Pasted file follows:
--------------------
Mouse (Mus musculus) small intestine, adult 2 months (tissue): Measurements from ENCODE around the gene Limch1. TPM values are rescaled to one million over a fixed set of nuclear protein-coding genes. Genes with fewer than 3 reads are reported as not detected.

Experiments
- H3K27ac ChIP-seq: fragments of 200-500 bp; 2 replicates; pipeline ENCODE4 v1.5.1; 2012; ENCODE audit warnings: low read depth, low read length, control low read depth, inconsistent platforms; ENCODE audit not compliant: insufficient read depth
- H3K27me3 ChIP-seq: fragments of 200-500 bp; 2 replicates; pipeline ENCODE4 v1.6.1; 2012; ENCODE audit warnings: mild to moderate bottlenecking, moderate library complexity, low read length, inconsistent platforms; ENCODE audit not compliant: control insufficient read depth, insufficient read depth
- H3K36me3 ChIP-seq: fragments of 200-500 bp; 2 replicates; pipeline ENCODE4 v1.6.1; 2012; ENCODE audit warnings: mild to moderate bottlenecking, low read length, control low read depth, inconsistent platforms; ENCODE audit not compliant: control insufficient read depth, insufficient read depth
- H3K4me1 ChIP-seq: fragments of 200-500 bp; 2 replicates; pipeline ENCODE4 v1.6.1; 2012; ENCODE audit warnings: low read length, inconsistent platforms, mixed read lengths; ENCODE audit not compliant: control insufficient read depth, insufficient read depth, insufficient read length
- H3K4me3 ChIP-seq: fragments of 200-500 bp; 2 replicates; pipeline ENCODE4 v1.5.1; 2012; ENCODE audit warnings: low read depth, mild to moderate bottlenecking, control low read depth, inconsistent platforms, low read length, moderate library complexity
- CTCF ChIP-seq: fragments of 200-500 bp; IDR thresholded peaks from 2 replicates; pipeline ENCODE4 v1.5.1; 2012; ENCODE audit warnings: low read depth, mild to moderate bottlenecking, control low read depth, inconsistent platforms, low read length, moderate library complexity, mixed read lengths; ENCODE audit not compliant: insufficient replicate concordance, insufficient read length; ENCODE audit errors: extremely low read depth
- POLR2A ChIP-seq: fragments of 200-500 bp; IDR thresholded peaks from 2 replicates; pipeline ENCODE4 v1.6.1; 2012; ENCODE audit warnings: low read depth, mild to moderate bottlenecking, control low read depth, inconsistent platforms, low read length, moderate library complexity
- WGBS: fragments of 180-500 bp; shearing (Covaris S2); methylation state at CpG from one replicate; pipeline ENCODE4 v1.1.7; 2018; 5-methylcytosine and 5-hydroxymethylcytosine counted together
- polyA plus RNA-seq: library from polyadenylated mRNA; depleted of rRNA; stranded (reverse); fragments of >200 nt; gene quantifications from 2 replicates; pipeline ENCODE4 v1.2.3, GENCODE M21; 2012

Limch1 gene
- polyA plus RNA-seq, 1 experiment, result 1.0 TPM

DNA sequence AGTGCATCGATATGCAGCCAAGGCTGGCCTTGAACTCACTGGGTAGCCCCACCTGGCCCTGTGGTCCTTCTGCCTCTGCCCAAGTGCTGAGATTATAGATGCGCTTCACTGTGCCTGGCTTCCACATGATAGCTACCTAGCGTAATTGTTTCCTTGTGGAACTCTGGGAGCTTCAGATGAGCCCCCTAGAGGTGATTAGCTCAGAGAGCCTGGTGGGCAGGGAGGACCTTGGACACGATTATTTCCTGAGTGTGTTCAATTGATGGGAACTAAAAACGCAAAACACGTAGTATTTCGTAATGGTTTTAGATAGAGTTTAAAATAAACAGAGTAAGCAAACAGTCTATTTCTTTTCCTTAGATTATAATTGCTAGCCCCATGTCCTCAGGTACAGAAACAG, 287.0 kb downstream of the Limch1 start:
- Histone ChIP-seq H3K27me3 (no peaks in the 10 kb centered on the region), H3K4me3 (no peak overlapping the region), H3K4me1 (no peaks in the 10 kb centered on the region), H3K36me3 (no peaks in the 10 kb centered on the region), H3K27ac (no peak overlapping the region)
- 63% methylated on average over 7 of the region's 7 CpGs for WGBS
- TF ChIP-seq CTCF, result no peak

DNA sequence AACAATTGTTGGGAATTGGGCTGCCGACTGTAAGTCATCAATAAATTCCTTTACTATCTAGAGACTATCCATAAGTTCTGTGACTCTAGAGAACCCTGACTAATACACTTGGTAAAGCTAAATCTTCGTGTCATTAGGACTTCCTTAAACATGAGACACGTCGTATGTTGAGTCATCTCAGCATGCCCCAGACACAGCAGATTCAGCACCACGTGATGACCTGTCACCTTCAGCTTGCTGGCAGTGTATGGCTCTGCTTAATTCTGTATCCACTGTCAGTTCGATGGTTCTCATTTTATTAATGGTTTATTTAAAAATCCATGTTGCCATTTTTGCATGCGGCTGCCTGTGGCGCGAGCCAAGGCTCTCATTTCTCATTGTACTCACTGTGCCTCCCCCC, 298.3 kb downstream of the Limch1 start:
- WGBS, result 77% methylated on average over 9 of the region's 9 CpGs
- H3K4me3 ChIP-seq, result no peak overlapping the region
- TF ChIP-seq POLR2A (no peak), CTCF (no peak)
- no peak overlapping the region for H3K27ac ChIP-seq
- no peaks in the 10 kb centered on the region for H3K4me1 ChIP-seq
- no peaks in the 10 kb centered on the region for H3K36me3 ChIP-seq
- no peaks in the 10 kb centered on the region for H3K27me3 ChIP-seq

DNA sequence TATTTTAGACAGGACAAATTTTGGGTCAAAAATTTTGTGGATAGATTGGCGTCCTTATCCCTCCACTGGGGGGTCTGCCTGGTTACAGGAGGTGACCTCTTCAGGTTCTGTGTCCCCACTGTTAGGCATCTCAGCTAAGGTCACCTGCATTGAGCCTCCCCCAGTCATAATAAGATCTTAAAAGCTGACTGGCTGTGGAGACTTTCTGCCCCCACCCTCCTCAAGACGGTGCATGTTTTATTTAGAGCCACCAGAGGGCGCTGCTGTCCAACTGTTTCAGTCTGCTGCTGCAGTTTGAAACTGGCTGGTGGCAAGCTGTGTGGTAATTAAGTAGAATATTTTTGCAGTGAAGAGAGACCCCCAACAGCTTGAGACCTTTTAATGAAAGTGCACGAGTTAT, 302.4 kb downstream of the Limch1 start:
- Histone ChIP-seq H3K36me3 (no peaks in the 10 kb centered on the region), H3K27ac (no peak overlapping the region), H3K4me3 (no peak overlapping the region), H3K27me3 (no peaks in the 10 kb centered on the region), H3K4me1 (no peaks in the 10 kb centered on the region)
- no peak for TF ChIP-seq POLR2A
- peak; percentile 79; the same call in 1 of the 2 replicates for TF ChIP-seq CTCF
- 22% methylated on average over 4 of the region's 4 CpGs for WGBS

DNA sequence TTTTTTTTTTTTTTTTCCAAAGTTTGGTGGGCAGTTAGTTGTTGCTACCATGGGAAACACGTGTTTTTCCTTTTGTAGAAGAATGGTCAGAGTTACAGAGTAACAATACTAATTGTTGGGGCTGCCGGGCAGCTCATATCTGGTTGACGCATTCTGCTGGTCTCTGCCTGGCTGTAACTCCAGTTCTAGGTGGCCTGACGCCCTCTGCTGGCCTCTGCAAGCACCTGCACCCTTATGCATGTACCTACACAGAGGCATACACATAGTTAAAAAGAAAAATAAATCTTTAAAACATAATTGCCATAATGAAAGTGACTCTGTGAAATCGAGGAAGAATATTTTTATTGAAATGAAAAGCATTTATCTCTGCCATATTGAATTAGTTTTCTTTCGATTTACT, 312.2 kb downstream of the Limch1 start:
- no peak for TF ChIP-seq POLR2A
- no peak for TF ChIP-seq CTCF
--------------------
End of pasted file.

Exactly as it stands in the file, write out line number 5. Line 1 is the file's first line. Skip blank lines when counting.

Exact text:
- H3K36me3 ChIP-seq: fragments of 200-500 bp; 2 replicates; pipeline ENCODE4 v1.6.1; 2012; ENCODE audit warnings: mild to moderate bottlenecking, low read length, control low read depth, inconsistent platforms; ENCODE audit not compliant: control insufficient read depth, insufficient read depth